Freescale unveils microcontroller roadmap, blurring traditional bit boundaries

Controller continuum will link 32-bit performance with 8-bit ease of use

(PresseBox) ( AUSTIN, Texas, )
Embedded electronics are evolving at an unprecedented pace, with increased demand for performance and functionality pushing designs up the microcontroller food chain. Freescale Semiconductor (NYSE:FSL, FSL.B) today outlines a microcontroller roadmap featuring pin-for-pin compatible 8-bit and 32-bit devices that will share peripherals and a common set of development tools.

Freescale plans expansion at the low and high ends of its 8-bit portfolio. The company will introduce lower-cost, streamlined products for new entrants into the microcontroller arena and enhanced peripherals and expanded memory options for those 8-bit veterans who need more functionality on the higher end. Freescale's RS08 core announced today (See Freescale announces ultra-low-end core for new entrants to 8-bit, March 13, 2006), is the starting point of this roadmap, providing the flexibility and value at price points below 50 cents (USD).

"Freescale is definitely on the right track to offer a wide range of price and performance options," said Tony Massimini, chief of technology, Semico Research. "The MCU company that is able to provide the easiest transition to higher performance will be extremely attractive to companies chasing revenue with new product spins."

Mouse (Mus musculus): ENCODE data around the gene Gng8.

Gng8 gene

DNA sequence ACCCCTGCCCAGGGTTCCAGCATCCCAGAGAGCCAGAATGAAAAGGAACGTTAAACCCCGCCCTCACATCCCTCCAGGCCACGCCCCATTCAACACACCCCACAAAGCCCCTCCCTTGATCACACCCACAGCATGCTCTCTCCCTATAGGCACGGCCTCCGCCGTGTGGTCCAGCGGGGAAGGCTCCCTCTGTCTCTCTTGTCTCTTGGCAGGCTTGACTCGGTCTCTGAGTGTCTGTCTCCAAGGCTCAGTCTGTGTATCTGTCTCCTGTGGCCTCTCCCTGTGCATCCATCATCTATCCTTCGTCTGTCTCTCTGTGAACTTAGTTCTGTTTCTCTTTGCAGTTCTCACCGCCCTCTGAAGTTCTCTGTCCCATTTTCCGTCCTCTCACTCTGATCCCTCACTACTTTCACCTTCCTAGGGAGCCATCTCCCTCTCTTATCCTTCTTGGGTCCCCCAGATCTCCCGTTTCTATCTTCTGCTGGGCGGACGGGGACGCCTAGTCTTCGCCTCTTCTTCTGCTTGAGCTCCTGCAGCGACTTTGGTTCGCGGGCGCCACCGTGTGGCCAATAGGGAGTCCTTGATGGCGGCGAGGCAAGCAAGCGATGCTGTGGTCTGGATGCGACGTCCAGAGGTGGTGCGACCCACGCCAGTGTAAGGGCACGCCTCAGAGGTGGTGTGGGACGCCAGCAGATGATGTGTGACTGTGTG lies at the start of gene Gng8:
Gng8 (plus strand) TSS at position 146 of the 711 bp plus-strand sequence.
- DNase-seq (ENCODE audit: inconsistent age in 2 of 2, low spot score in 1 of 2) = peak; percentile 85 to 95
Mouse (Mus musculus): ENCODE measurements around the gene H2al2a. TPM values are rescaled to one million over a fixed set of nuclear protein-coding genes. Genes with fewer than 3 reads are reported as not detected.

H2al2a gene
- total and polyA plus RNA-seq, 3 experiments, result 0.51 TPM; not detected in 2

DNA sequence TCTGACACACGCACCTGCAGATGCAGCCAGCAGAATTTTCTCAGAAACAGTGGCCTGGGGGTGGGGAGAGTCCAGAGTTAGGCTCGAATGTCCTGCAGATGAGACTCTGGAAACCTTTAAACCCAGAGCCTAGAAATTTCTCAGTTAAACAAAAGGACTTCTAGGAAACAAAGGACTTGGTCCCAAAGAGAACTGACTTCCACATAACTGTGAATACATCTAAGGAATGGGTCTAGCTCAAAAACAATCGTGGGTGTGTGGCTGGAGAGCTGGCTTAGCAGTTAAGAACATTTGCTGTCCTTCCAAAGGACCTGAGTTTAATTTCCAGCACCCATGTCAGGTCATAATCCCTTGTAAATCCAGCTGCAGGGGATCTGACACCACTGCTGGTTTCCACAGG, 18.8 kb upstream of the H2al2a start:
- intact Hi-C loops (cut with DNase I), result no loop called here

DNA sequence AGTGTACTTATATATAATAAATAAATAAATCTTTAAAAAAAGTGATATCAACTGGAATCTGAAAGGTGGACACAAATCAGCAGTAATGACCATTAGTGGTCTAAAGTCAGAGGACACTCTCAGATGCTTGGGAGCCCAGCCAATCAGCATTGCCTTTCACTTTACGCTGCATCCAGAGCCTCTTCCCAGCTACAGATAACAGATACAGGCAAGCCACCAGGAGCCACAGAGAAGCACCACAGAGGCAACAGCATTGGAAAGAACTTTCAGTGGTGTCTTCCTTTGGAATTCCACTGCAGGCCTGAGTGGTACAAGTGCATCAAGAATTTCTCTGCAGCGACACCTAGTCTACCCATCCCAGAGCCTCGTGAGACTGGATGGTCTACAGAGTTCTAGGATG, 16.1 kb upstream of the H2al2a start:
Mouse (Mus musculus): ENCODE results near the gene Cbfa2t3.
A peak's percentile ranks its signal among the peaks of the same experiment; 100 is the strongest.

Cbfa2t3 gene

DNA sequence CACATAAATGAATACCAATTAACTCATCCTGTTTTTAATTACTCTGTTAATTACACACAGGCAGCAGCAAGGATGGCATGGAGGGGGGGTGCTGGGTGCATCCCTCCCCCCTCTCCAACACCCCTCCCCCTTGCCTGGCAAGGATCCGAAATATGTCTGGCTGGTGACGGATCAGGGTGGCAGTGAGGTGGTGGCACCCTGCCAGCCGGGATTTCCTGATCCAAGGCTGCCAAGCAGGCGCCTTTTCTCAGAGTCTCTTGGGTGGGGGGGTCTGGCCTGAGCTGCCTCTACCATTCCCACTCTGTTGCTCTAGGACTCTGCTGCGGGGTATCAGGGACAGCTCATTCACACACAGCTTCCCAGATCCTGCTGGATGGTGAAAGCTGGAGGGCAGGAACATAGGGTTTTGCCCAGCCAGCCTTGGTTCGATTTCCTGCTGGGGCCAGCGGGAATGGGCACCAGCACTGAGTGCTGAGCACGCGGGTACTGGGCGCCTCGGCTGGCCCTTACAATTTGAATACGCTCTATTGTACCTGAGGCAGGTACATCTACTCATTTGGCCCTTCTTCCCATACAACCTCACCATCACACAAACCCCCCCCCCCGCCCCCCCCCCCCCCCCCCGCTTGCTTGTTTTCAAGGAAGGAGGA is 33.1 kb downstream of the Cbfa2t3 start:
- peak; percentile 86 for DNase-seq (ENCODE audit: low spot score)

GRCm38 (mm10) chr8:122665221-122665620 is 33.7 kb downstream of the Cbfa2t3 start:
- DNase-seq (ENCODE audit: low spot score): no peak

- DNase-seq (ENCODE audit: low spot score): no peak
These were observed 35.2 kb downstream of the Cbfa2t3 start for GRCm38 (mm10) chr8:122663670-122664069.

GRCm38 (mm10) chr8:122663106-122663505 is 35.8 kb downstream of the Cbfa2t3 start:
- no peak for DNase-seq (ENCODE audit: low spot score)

In the 32-bit space, Freescale plans to continue to reduce end-user cost in its ColdFire® families, bringing 32-bit performance well within lower architecture price points. By the end of 2006, Freescale plans to roll out pin-for-pin compatible devices that will allow 8-bit designs to easily upgrade to 32-bit performance while maintaining the same peripheral interfaces.

"We expect the Freescale products announced this year to be the start of a new breed of microcontroller products," said Paul Grimme, senior vice president and general manager, Freescale's Transportation and Standard Products Group. "We are seeing the number of bits become irrelevant as designers select from a controller performance continuum with a peripheral portfolio that scales to the application."

As microcontroller-based applications require more connectivity and functionality, designers are facing pressures to increase performance while reducing cycle time. Development tools and software will be the deciding factor when selecting silicon. Freescale plans continued enhancements to its award-winning CodeWarrior(tm) Development Studio with automatic code generation, which enables first-time users to create working projects in as few as seven clicks. Freescale is also defining a unified hardware development platform that provides common board and cable interfaces and gives designers a consistent experience across architectures.

For more information about Freescale's Controller Continuum, go to
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